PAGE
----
Over the next few weeks you’re going to hear a lot about endorsements. First, the presumptive presidential nominees will say something wrong; something from his or her past will resurface; or, especially with these two, a new controversy will dominate the news cycle.
In response, Montana candidates for higher office and those already elected will be asked, “Do you endorse them?” Or, “Do you endorse what they say?” And many of our local politicians will squirm before answering, often along the line of, “I support the party’s nominee.”
For Donald Trump, it may be about his criticism of the judge presiding over a lawsuit against Trump University who Trump claims is unfair because of his Mexican heritage, even though the judge was born in Indiana. For Hillary Clinton, it could be about the investigation surrounding the private email she used while secretary of state. Politicians and candidates will be asked, “Do you support that?”
It’s already happening among the country’s most powerful Republicans, who every day are drilled about something their presumptive nominee has said or done. Mitch McConnell is over it, telling the press “I was asked in the course of last week on numerous occasions to express myself on various utterances of our nominee. I have done that and unless there was some new comment today, I don’t have anything to add.” Speaker of the House Paul Ryan initially refused to endorse Trump, then he did, then he called him a racist, then he reiterated his support for the presumptive nominee.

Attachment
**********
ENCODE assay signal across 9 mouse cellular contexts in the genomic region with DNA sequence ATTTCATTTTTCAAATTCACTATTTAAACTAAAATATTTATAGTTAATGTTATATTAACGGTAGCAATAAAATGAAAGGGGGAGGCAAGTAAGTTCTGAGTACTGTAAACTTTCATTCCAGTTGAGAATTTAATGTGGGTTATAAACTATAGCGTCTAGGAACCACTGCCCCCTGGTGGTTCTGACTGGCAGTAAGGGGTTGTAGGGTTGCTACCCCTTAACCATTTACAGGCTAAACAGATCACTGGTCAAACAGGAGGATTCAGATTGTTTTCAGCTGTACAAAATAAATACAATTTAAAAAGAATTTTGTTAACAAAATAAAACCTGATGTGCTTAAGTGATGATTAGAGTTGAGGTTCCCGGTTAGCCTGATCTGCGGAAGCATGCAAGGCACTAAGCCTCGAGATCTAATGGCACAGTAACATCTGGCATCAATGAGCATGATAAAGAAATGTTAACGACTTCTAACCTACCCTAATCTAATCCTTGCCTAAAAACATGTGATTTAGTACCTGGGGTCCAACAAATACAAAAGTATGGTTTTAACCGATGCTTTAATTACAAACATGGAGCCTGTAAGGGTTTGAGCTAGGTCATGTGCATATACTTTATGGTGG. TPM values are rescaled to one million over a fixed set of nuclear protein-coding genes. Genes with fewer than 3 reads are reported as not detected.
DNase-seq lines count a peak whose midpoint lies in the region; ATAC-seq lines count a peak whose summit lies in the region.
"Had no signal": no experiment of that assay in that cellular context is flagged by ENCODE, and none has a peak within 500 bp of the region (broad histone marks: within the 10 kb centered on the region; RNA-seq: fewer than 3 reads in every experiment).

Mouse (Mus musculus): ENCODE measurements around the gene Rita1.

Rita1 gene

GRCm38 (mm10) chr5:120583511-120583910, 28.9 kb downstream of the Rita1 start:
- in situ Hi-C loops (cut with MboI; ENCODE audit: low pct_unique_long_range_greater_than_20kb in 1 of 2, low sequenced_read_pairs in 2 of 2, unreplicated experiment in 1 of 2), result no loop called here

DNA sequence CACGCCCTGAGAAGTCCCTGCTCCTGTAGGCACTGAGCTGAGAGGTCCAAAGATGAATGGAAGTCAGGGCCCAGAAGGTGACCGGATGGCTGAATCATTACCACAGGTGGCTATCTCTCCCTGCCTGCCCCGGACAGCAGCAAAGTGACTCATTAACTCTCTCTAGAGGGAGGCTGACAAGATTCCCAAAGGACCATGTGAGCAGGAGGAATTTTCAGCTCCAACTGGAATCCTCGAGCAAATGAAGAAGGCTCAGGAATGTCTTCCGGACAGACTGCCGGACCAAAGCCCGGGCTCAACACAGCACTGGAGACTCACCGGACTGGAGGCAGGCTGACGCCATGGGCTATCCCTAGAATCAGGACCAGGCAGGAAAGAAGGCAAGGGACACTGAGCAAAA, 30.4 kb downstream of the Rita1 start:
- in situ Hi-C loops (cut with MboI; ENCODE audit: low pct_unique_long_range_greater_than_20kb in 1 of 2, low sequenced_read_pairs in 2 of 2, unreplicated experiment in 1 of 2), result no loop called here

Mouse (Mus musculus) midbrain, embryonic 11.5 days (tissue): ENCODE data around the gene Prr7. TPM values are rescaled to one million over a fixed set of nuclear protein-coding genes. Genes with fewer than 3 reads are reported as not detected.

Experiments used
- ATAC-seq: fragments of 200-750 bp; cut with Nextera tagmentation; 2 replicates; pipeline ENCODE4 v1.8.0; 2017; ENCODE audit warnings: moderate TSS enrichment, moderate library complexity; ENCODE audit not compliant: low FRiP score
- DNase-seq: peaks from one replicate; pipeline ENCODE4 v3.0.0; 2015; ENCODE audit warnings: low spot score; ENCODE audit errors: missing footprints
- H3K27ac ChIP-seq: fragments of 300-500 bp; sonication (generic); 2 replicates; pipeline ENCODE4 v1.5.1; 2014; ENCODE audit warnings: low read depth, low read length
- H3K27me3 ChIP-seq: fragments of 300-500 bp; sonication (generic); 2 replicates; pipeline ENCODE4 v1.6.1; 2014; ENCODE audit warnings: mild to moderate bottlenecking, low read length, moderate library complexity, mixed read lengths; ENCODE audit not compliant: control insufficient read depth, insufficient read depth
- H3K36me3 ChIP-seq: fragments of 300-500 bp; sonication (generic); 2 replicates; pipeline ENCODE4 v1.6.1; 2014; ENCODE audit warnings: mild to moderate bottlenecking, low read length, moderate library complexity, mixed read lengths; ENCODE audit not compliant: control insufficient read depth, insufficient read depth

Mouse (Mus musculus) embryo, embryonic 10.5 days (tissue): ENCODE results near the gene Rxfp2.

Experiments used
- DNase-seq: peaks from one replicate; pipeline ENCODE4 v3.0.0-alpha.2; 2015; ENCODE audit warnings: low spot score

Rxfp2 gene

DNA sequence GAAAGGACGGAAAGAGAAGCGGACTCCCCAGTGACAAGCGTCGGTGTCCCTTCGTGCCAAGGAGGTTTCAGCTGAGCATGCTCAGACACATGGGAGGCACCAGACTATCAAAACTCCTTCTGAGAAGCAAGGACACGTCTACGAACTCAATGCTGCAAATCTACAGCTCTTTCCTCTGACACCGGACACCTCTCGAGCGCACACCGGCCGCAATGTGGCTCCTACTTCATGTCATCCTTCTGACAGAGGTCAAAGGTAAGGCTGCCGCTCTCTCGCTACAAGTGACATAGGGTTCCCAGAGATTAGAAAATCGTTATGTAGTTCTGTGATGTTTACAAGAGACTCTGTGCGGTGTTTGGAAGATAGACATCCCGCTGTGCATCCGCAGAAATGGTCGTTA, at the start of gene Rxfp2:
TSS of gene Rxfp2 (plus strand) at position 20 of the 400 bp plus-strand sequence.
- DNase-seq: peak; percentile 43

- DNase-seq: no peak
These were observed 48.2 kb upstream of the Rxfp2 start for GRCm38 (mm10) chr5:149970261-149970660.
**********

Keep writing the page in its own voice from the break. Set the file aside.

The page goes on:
This has had a trickle-down effect in Montana. Emilie Saunders, communications director for Superintendent of Public Instruction and Democratic congressional candidate Denise Juneau, asked on Twitter last week whether Republican Montana U.S. Congressman Ryan Zinke would condemn “Trump’s dangerous attack on a federal judge?” Heather Swift, Zinke’s communications director, promptly countered, “Who did Ms. Juneau vote for?”
To be sure, Clinton has her own baggage. From the private emails to Benghazi to the speaking fees she charged big banks, which, to many, was part of Bernie Sanders’ appeal and one of the reasons the Democratic primary lasted so long.
The difference is Zinke has actively campaigned for Trump. He introduced Trump in Billings and said he talked about serving as the candidate’s vice president, although he seems unlikely to be picked. Zinke did reiterate to the Great Falls Tribune last week that he doesn’t’ “agree with Donald Trump on 100 percent of the issues.”
That line will continue to be used on both sides as the two most disliked candidates in decades were elected as the standard bearers for the country’s two major political parties. And the effect that unpopularity has down the general election ticket could decide which party controls the U.S. Senate and perhaps who wins Montana’s statewide elections.
Elsewhere, some candidates are already hedging their bets. Illinois GOP Sen. Mark Kirk, who is in a tough reelection campaign, unendorsed Trump last week, citing the candidate’s temperament. South Carolina Republican Sen. Lindsay Graham has asked his fellow Republicans to do the same. Closer to home, Montana Sen. Jon Tester still hadn’t endorsed Clinton last week, one of the last Democratic Party holdouts.
A lot will happen between now and the election. What if Clinton is indicted? What if more lawsuits filed against Trump are unsealed? Whatever happens, more than just the presidential candidates will have to answer for it.